Notably, "[a] party opposing a properly supported motion for summary judgment 'may not rest upon the mere allegations or denials of [her] pleadings,' but rather must 'set forth specific facts showing that there is a genuine issue for trial.'" Bouchat v. Baltimore Ravens Football Club, Inc., 346 F.3d 514, 522 (4th Cir. 2003) (quoting former Fed. R. Civ. P. 56(e)), cert. denied, 541 U.S. 1042 (May 17, 2004); see also Celotex, 477 U.S. at 322-24. And, the court must view all of the facts, including reasonable inferences to be drawn from them, in the light most favorable to the nonmoving party. Ricci, 557 U.S. at 585-86; Matsushita Elec. Indus. Co., Ltd., 475 U.S. at 587; accord Hannah P. v. Coats, 916 F.3d 327, 336 (4th Cir. 2019); Variety Stores, Inc., 888 F.3d at 659; Gordon, 890 F.3d at 470; Roland v. United States Citizenship & Immigration Servs., 850 F.3d 625, 628 (4th Cir. 2017); Lee v. Town of Seaboard, 863 F.3d 323, 327 (4th Cir. 2017); FDIC v. Cashion, 720 F.3d 169, 173 (4th Cir. 2013).

The district court's "function" is not "to weigh the evidence and determine the truth of the matter but to determine whether there is a genuine issue for trial." Anderson, 477 U.S. at 249; accord Guessous v. Fairview Prop. Invs., LLC, 828 F.3d 208, 216 (4th Cir. 2016). Thus, in considering a summary judgment motion, the court may not make credibility determinations. Wilson v. Prince George's Cty., 893 F.3d 213, 218-19 (4th Cir. 2018); Jacobs v. N.C. Administrative Office of the Courts, 780 F.3d 562, 569 (4th Cir. 2015); Mercantile Peninsula Bank v. French, 499 F.3d 345, 352 (4th Cir. 2007). Therefore, in the face of conflicting evidence, such as competing affidavits, summary judgment ordinarily is not appropriate, because it is the function of the fact-finder to resolve factual disputes, including matters of witness credibility. See Black & Decker Corp. v. United States, 436 F.3d 431, 442 (4th Cir. 2006); Dennis v. Columbia Colleton Med. Ctr., Inc., 290 F.3d 639, 644-45 (4th Cir. 2002).

C. Section 1983 Generally

Plaintiff's suit is predicated on 42 U.S.C. § 1983. Under § 1983, a plaintiff may file suit against any person who, acting under color of state law, "subjects, or causes to be subjected, any citizen of the United States or other person within the jurisdiction thereof to the deprivation of any rights, privileges, or immunities secured by the Constitution and laws" of the United States. See, e.g., Filarsky v. Delia, 566 U.S. 377 (2012); see also Owens v. Balt. City State's Attorney's Office, 767 F.3d 379 (4th Cir. 2014), cert. denied sub nom. Balt. City Police Dep't v. Owens, 135 S. Ct. 1893 (2015). However, § 1983 "'is not itself a source of substantive rights,' but provides 'a method for vindicating federal rights elsewhere conferred.'" Albright v. Oliver, 510 U.S. 266, 271 (1994) (quoting Baker v. McCollan, 443 U.S. 137, 144 n.3 (1979)); see Safar v. Tingle, 859 F.3d 241, 245 (4th Cir. 2017). In other words, § 1983 allows "a party who has been deprived of a federal right under the color of state law to seek relief." City of Monterey v. Del Monte Dunes at Monterey, Ltd., 526 U.S. 687, 707 (1999).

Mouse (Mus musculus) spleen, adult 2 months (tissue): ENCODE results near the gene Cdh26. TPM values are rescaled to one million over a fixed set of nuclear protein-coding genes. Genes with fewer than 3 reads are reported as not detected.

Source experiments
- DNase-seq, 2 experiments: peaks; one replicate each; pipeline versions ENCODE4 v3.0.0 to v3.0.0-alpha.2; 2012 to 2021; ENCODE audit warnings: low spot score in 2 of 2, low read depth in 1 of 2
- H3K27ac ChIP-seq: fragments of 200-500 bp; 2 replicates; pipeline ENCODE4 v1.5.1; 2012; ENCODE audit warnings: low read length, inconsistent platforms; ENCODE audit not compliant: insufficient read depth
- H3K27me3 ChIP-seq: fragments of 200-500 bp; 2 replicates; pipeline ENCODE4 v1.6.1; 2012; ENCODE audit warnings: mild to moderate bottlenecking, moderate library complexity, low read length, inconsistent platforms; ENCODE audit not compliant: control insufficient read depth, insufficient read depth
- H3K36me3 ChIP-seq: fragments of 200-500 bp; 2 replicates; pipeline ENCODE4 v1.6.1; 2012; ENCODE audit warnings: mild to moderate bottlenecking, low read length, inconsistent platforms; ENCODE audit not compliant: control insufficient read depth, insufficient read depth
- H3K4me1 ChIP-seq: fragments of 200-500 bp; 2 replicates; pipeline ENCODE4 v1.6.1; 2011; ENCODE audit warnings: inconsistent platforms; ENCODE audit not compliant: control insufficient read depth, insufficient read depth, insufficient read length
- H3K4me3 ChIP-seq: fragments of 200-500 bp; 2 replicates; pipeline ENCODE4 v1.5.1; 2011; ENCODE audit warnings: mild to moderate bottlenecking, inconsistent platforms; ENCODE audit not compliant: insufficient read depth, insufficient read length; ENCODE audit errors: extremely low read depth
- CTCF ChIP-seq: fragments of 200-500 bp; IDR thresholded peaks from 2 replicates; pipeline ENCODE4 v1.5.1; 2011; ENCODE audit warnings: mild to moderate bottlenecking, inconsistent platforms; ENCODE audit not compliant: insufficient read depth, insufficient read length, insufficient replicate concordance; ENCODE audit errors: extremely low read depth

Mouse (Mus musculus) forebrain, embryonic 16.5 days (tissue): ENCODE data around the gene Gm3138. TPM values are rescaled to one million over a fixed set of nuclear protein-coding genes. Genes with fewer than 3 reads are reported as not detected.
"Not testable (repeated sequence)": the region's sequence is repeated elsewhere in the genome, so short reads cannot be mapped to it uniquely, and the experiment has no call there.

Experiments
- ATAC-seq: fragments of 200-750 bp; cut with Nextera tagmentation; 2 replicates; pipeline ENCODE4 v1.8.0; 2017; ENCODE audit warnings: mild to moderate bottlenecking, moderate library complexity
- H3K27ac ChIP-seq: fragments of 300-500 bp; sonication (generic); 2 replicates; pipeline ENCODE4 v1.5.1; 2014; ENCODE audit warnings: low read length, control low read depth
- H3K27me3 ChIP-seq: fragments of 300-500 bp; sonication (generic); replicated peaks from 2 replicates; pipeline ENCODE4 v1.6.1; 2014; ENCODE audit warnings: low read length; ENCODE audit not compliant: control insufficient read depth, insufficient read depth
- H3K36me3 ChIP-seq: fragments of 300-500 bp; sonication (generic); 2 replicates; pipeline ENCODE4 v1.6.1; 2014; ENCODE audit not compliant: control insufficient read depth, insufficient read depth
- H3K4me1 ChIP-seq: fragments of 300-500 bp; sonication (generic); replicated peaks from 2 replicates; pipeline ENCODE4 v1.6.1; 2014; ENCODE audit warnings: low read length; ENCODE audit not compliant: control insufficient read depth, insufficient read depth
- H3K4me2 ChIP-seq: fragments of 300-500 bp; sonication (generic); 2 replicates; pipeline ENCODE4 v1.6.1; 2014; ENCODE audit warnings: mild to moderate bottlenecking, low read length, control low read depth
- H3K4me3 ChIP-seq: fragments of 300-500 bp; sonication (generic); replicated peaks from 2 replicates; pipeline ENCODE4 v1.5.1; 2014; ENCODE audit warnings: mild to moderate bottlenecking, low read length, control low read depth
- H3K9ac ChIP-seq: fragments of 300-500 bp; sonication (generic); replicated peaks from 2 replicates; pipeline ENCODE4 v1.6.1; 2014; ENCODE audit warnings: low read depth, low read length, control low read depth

"The first step in any such claim is to pinpoint the specific right that has been infringed." Safar, 859 F.3d at 245. To state a claim under § 1983, a plaintiff must allege (1) that a right secured by the Constitution or laws of the United States was violated, and (2) that the alleged violation was committed by a "person acting under the color of state law." West v. Atkins, 487 U.S. 42, 48 (1988); see Davison v. Randall, 912 F.3d 666, 679 (4th Cir. 2019); Crosby v. City of Gastonia, 635 F.3d 634, 639 (4th Cir. 2011), cert. denied, 565 U.S. 823 (2011); Wahi v. Charleston Area Med. Ctr., Inc., 562 F.3d 599, 615 (4th Cir. 2009); Jenkins v. Medford, 119 F.3d 1156, 1159-60 (4th Cir. 1997).

The phrase "under color of state law" is an element that "'is synonymous with the more familiar state-action requirement' for Fourteenth Amendment claims, 'and the analysis for each is identical.'" Davison, 912 F.3d at 679 (quoting Philips, 572 F.3d at 180); see also Lugar v. Edmondson Oil Co., 457 U.S. 922, 929 (1982). A person acts under color of state law "only when exercising power 'possessed by virtue of state law and made possible only because the wrongdoer is clothed with the authority of state law.'" Polk County v. Dodson, 454 U.S. 312, 317-18 (1981) (quoting United States v. Classic, 313 U.S. 299, 326 (1941)); see also Philips, 572 F.3d at 181 ("[P]rivate activity will generally not be deemed state action unless the state has so dominated such activity as to convert it to state action: Mere approval of or acquiescence in the initiatives of a private party is insufficient.") (citations and internal quotation marks omitted).

III. Discussion

A. Maggio's Motions


Maggio moves to dismiss under Rule 12(b)(6), claiming that Williams has failed to state a claim as to him.

Maggio observes that the Amended Complaint "lists a series of statutes, almost all of which have no connection to this lawsuit. . ." Id. at 5. The gravamen of Williams's suit, according to Maggio, arises from his alleged employment discrimination. Id. at 6. Maggio contends that the Amended Complaint contains no facts as to Maggio that support a claim against him for employment discrimination or retaliation. Id. at 4. Further, he asserts that the suit contains no allegations that Maggio is a state actor. Id. Maggio also argues that Williams's claims are barred by the applicable three-year statute of limitations. Id. at 7; see Md. Code (2013 Repl. Vol., 2019 Supp.), Cts. & Jud. Proc. § 5-101. And, he contends that Williams has not alleged "sufficient facts to establish that Mr. Maggio harbored an evil motive, intent to injure, or ill will against him" and thus has not met the pleading standard for punitive damages. Id. at 8.